The hangover should've been an omen. Or, perhaps it was the fact that the couple in the neighboring room was rehearsing a play at 9 a.m.—both seemed to be shouting their lines in a Mr. DNA-from-Jurassic Park dialect right into the wall next to my head. Or, maybe it was just that I had woken up next to my friend Justin Hudnall in our shared, king-size bed one too many times. Not that I don't think Justin is a decent bedfellow, but his ability to sleep through the dramatic agony going on next door was illogically rage-inducing. Whatever the case, it was probably not the ideal morning to decide to visit the Mall of America.
I was in Minneapolis for the Association of Writers and Writing Programs (AWP) conference. We'd been there since Wednesday. The previous four days had been spent navigating panels on pedagogy alongside a sea of indiscernible beards and glasses, and the past three nights were spent forgetting what we learned.
The night before my visit to the MoA, our group found our way to a warehouse reading that offered free bourbon, which always sounds good in theory but usually ends with you apologizing to someone. It also seemed like a decent time to try Adderall for the first time, which would probably explain why I ended up eating nearly 60 percent of a pizza meant for the readers while telling someone I was absolutely certain I could get him a teaching job in San Diego.
Outside, the remaining guests huddled around a fire pit. Justin and my other friend, Jennifer, had befriended two young, butch lesbians who had wandered into the reading randomly, and I heard the tail end of a story in which one of them had been punched in the face earlier in the evening (I never found out the circumstances). One of these girls suggested we come with them to Gay 90s, a club not far from our hotel, and at the moment, nothing could have made more sense.
Walking through Gay 90s felt similar to navigating a fun house or spook alley. Each garishly lit room held a different surprise: a red hip-hop room, an icy-blue techno room, and upstairs, a drag show. Through some deus ex machina or consolidation of plot (did anyone call for a writer?), the authors from the earlier event were also at Gay 90s. Lindsay Hunter (whose book Ugly Girls is an absolute must-read) told me to give a dollar to a performer who had a strong resemblance to Ursula from The Little Mermaid, and it seemed like a ridiculous moment in my night to start saying "no."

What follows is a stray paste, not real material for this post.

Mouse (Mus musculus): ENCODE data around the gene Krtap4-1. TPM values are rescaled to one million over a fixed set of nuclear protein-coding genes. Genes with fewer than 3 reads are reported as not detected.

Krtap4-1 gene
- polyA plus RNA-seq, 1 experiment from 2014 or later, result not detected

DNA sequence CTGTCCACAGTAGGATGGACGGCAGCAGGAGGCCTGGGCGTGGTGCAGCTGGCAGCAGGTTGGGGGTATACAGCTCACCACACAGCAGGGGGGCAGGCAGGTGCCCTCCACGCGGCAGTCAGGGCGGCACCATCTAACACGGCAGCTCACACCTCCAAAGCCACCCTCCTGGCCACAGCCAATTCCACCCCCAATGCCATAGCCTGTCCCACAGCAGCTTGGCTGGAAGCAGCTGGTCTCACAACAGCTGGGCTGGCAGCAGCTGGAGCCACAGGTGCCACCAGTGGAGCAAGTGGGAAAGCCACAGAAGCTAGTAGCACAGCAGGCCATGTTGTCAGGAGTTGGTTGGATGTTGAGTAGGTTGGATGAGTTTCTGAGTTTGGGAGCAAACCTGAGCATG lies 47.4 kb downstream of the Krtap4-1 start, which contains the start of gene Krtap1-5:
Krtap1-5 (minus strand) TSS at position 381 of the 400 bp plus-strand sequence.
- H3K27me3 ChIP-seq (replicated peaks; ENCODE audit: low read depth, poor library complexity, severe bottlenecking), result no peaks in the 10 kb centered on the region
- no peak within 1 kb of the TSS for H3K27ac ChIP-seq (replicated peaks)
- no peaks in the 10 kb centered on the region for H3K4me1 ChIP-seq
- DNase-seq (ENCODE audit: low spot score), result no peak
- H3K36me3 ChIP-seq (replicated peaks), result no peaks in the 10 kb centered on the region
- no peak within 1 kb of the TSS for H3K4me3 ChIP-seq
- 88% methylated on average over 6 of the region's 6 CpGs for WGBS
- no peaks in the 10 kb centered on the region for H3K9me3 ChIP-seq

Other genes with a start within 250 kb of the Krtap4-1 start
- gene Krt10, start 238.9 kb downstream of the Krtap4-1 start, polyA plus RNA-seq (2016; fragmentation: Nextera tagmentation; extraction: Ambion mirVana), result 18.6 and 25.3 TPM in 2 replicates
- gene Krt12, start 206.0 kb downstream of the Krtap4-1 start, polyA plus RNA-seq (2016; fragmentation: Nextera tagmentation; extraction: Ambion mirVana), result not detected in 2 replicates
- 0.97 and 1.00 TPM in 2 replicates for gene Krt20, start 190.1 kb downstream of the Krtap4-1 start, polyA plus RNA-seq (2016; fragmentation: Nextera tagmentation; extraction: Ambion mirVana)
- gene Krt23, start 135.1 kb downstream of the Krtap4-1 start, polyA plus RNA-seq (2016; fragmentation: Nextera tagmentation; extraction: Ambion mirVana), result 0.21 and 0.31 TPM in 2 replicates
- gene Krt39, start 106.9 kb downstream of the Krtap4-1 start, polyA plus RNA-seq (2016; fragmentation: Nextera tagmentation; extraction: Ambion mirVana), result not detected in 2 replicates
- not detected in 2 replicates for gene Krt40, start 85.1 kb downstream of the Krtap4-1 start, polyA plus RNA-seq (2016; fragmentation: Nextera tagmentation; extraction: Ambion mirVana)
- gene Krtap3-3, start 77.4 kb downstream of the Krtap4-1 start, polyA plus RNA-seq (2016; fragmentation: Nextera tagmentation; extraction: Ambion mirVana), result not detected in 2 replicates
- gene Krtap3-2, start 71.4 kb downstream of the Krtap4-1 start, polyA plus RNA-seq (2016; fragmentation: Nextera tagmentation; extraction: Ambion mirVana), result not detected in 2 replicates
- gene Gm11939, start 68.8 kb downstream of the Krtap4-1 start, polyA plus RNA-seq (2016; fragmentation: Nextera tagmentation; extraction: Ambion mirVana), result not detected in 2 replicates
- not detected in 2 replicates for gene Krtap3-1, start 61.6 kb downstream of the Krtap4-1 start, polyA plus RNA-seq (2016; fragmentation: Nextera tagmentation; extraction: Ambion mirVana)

I will never forget the look that drag queen gave me when she accepted my dollar, judging the stupid little shoulder dance I made in an effort to appear cool. It was the look of unmistakable pity.
The last memory of the night was of Justin, Jennifer and me straddling a massive, bronzed, grotesquely veiny statue of a penis. There's photographic evidence, too: In the picture, my arms are outstretched high above my head in a victorious V. Nobody has ever been so happy to have their picture taken on a giant dick.
So you can see why I was a tad hungover the next morning.
I'm certain no one goes to the Mall of America on purpose. Rather, people are sucked into it, pulled in by some insidious force or amorphous desire that lines your dreams at the moment before turning into nightmares.
The train ride from downtown Minneapolis to the smelliest corporate orifice in America is an hour long, and on that Sunday, all the passengers had the forlorn look of cattle. Only the lucky few en route to the airport—two stops before the mall—seemed to possess any hope. A children's dance conference had quickly pushed the writers out of the conference center area, so even the option of hanging around downtown posed the risk of dealing with red-faced, Midwestern fathers and their sparkle-magic daughters.
The train stopped. "End of the line," the automated voice said. The literal and figurative implications were not lost on me.
An escalator dumped me face-to-face with a bronzed, 10-foot statue of SpongeBob SquarePants—the guardian of the amusement park located within the mall. Between that and the giant genitalia I had ridden 12 hours prior, the SpongeBob was, by far, more terrifying.
I knew that there would be rollercoasters, but an entire goddamn amusement park? The sounds of children reverberated through the oversized terrarium. I wondered at what age children learned to differentiate their screams of terror and joy. I stood next to a wife berating a husband for drinking their child's water.
A Peeps store stood amidst it all, offering a pastel-colored refuge. A woman offered me jellybeans, which I accepted like a desert-island survivor who's been offered water. I dropped one, but still ate it after she turned around.
I visited the Hot Topic, which was, disappointingly, nothing special. Just a regular Hot Topic.
I searched for a Sbarro, and settled for a Villa Italian Kitchen (at the moment, the name of the restaurant seemed so important to remember that it was the only note I took during the entire weekend).
I called it at 45 minutes. I'd had enough. On my way out, I passed by an aquarium and stood above a pool. I stared at rays circling endlessly in the soothing, blue water. It made me sad to know they'd never be able to leave.
Ryan is the author of Horror Business. Write to firstname.lastname@example.org or follow him on Twitter at @theryanbradford